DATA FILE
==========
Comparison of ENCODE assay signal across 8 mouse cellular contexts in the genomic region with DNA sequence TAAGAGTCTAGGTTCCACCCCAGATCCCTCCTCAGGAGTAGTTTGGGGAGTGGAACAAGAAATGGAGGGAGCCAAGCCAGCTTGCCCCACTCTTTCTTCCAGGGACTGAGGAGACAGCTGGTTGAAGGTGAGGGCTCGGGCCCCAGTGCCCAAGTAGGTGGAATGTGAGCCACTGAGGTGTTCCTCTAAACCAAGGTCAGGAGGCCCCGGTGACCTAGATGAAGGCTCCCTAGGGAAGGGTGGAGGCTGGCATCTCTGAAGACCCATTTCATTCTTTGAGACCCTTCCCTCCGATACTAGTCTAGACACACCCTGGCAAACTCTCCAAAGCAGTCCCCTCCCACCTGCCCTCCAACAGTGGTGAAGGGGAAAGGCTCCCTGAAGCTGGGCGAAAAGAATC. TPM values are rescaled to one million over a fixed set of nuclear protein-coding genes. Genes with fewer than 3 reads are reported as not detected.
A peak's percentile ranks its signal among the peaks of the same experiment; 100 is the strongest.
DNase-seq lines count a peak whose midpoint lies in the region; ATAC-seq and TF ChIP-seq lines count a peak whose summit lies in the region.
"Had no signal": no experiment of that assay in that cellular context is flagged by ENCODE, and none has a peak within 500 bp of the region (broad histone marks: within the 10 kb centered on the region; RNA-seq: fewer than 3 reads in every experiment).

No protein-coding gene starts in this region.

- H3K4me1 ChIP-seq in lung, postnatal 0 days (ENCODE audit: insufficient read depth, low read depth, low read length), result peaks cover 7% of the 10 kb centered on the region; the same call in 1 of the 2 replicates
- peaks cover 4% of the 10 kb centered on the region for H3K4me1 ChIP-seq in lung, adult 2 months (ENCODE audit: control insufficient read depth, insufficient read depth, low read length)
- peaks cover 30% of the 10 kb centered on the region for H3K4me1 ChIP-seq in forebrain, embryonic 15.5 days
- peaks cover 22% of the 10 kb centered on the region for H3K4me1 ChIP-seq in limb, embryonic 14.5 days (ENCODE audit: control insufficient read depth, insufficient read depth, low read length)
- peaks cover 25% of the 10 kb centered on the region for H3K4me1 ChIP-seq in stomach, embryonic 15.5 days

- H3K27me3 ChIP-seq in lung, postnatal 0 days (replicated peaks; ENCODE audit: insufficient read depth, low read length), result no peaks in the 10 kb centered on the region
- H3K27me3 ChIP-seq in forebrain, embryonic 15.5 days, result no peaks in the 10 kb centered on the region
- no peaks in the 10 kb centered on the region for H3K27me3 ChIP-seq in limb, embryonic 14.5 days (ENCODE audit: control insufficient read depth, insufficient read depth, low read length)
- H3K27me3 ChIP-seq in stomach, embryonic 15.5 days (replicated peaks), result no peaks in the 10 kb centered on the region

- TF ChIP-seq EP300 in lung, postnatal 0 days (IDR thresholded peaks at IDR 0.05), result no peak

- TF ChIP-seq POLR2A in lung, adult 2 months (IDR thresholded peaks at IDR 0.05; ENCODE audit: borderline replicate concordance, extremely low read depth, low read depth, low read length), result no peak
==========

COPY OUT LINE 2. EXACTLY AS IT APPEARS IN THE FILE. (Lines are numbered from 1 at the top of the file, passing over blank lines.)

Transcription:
A peak's percentile ranks its signal among the peaks of the same experiment; 100 is the strongest.